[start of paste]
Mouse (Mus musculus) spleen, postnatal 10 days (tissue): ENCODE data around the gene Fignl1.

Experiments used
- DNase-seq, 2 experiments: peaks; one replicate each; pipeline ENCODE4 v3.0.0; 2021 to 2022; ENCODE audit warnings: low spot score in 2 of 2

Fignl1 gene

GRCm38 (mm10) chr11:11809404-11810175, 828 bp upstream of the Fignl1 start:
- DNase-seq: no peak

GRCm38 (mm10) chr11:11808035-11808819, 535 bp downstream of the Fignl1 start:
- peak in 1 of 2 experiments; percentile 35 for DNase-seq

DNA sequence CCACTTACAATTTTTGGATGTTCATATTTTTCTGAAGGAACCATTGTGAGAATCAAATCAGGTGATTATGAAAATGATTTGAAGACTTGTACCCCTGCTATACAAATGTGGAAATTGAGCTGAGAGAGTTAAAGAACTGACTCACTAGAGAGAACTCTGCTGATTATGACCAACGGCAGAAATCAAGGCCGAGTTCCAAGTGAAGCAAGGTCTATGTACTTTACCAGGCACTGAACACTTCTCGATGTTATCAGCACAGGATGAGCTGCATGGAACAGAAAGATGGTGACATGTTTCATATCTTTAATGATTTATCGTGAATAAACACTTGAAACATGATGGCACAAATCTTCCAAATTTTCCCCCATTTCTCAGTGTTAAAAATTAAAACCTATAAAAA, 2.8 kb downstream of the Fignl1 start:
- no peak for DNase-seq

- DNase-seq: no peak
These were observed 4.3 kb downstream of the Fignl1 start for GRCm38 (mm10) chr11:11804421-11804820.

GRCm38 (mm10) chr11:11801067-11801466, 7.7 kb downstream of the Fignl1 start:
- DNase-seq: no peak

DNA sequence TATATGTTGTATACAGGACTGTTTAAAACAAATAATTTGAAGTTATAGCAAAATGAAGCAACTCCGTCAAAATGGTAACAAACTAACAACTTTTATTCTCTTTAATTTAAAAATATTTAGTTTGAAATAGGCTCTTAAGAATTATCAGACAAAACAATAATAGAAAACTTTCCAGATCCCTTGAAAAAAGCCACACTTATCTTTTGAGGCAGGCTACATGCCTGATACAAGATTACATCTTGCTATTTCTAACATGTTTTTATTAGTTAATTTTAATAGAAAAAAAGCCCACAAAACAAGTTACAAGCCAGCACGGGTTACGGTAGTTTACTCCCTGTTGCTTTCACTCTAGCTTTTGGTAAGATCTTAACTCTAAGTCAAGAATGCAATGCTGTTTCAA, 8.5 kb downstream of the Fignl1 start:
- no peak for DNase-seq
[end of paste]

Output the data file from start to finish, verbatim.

Mouse (Mus musculus) spleen, postnatal 10 days (tissue): ENCODE data around the gene Fignl1.

Experiments used
- DNase-seq, 2 experiments: peaks; one replicate each; pipeline ENCODE4 v3.0.0; 2021 to 2022; ENCODE audit warnings: low spot score in 2 of 2

Fignl1 gene

GRCm38 (mm10) chr11:11809404-11810175, 828 bp upstream of the Fignl1 start:
- DNase-seq: no peak

GRCm38 (mm10) chr11:11808035-11808819, 535 bp downstream of the Fignl1 start:
- peak in 1 of 2 experiments; percentile 35 for DNase-seq

DNA sequence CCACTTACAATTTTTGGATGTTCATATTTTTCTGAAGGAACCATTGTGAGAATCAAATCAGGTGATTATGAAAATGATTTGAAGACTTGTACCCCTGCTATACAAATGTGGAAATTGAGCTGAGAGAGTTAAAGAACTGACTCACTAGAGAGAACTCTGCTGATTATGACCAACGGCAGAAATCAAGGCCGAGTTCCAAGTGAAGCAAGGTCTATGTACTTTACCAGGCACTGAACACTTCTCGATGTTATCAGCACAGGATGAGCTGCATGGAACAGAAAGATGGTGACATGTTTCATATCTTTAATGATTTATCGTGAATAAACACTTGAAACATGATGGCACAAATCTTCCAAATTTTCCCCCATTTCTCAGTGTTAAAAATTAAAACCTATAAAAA, 2.8 kb downstream of the Fignl1 start:
- no peak for DNase-seq

- DNase-seq: no peak
These were observed 4.3 kb downstream of the Fignl1 start for GRCm38 (mm10) chr11:11804421-11804820.

GRCm38 (mm10) chr11:11801067-11801466, 7.7 kb downstream of the Fignl1 start:
- DNase-seq: no peak

DNA sequence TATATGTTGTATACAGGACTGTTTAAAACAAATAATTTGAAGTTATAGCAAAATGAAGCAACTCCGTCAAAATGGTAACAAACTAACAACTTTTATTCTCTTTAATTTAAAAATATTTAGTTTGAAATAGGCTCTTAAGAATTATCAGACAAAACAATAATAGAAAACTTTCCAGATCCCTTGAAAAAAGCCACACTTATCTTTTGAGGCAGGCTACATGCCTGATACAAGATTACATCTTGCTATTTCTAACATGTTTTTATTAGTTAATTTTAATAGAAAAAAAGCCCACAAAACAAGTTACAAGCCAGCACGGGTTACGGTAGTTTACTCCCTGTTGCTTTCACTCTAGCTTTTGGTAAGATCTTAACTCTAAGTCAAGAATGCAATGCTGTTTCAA, 8.5 kb downstream of the Fignl1 start:
- no peak for DNase-seq